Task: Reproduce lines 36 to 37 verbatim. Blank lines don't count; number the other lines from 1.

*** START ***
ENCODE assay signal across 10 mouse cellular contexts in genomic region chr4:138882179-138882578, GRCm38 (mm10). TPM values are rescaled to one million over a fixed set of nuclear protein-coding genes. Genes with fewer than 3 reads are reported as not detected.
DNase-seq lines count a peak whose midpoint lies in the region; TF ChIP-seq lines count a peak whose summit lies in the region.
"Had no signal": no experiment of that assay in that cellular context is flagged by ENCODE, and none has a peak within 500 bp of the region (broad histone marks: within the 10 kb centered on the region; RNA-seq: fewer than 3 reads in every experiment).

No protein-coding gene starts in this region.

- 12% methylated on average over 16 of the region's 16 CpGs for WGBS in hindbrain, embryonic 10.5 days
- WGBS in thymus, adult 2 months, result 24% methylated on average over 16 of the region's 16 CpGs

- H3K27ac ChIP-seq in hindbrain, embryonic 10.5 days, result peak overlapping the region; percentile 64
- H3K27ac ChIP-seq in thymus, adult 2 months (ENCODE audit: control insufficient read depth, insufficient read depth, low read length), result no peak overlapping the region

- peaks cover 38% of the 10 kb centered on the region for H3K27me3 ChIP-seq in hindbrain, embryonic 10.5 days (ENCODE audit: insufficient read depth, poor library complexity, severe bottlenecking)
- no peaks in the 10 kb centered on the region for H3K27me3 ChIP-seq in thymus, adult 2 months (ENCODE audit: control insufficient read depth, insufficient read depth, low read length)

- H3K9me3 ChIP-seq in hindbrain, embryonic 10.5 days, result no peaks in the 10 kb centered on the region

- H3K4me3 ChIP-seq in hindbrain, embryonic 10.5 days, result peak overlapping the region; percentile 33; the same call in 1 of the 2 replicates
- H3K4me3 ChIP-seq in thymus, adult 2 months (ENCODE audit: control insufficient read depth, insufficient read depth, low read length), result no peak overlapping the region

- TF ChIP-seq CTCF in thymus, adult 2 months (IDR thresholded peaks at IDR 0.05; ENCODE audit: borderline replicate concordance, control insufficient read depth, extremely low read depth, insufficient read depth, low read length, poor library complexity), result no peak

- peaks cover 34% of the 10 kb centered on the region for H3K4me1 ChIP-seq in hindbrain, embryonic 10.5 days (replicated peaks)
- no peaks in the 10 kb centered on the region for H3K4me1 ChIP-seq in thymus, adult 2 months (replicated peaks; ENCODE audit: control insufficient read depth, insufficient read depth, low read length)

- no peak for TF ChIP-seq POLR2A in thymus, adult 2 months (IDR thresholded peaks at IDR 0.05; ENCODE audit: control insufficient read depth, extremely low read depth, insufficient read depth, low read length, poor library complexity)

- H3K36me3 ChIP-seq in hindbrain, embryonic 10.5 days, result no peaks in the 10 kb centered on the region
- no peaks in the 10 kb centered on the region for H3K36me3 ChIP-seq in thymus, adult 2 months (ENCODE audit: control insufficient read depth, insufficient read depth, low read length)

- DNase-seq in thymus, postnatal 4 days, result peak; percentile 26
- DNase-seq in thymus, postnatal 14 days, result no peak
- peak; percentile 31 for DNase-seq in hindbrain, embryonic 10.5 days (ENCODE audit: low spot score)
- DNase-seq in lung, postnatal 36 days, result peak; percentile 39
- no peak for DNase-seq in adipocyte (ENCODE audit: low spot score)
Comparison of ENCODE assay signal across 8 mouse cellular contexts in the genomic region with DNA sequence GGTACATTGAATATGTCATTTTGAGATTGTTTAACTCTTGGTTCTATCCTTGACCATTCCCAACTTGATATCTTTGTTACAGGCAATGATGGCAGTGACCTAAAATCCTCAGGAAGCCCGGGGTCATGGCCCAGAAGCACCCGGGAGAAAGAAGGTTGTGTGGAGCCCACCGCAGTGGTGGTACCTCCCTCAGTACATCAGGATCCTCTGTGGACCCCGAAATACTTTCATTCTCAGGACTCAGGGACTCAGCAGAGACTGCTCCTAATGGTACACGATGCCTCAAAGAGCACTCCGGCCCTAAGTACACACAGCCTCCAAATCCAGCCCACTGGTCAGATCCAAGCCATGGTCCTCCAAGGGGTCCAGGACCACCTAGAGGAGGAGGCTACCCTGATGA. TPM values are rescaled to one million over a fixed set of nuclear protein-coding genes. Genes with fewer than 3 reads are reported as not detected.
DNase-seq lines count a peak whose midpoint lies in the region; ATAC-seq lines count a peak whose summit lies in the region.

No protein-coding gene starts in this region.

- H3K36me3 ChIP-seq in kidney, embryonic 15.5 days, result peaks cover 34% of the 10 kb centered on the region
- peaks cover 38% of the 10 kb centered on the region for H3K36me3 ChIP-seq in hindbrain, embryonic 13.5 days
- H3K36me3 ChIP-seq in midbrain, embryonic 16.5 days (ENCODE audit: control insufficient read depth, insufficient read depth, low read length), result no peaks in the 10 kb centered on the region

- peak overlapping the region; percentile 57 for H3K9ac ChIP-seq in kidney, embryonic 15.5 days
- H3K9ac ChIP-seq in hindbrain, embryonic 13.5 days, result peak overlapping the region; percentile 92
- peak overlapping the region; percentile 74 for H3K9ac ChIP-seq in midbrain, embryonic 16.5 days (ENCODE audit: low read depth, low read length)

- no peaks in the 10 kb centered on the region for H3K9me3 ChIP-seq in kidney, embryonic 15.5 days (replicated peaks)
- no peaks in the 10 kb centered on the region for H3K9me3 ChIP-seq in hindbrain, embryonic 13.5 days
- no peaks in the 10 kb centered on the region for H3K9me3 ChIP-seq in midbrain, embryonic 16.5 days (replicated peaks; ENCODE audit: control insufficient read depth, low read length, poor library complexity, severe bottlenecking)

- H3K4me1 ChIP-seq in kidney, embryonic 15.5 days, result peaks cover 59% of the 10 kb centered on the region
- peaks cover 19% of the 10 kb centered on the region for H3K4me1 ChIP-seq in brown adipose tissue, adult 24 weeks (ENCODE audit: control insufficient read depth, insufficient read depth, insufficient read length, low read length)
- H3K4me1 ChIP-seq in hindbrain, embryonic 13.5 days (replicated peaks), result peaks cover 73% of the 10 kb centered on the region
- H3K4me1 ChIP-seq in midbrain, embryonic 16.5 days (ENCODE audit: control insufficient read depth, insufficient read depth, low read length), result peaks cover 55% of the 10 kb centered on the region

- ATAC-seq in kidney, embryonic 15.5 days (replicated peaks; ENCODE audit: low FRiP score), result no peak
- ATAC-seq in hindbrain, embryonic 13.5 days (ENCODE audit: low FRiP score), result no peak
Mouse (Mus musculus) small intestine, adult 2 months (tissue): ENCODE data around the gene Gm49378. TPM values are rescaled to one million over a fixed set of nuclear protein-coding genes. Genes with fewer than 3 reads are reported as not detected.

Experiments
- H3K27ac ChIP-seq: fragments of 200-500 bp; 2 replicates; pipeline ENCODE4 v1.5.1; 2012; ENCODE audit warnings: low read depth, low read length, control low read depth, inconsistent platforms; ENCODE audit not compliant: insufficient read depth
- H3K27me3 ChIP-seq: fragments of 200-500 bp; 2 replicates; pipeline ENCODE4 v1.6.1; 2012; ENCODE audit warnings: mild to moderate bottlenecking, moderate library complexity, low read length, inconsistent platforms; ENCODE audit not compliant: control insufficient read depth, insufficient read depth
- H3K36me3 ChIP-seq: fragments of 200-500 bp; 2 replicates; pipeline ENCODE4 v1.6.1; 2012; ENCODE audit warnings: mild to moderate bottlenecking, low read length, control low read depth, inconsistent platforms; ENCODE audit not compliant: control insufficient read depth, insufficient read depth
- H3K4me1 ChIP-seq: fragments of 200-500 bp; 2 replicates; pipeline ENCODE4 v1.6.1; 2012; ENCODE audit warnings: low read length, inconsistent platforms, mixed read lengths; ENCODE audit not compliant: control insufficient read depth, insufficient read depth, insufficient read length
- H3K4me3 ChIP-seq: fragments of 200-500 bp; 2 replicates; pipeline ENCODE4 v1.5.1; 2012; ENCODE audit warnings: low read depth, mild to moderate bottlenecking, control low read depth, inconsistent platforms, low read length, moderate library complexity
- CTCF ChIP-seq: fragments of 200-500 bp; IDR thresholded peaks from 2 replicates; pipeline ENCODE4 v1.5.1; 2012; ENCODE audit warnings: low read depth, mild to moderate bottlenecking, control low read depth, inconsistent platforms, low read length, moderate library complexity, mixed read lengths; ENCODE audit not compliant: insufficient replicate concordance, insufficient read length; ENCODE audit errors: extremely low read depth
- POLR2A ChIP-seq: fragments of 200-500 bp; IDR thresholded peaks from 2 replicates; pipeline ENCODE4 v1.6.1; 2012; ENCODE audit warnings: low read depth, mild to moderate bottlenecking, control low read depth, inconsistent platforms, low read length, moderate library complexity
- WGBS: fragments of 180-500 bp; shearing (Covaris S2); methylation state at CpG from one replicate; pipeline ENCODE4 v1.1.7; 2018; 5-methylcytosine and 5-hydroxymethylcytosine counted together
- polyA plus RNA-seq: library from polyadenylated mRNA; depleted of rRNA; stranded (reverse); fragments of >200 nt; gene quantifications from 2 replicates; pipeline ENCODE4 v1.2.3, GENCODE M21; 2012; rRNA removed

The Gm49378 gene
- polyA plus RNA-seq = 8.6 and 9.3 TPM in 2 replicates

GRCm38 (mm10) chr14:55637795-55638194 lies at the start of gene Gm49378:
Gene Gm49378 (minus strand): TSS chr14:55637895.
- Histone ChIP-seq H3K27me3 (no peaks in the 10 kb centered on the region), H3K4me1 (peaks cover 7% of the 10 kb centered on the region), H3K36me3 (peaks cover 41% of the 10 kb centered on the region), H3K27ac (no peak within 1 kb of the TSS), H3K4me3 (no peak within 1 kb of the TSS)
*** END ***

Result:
- no peaks in the 10 kb centered on the region for H3K9me3 ChIP-seq in midbrain, embryonic 16.5 days (replicated peaks; ENCODE audit: control insufficient read depth, low read length, poor library complexity, severe bottlenecking)

- H3K4me1 ChIP-seq in kidney, embryonic 15.5 days, result peaks cover 59% of the 10 kb centered on the region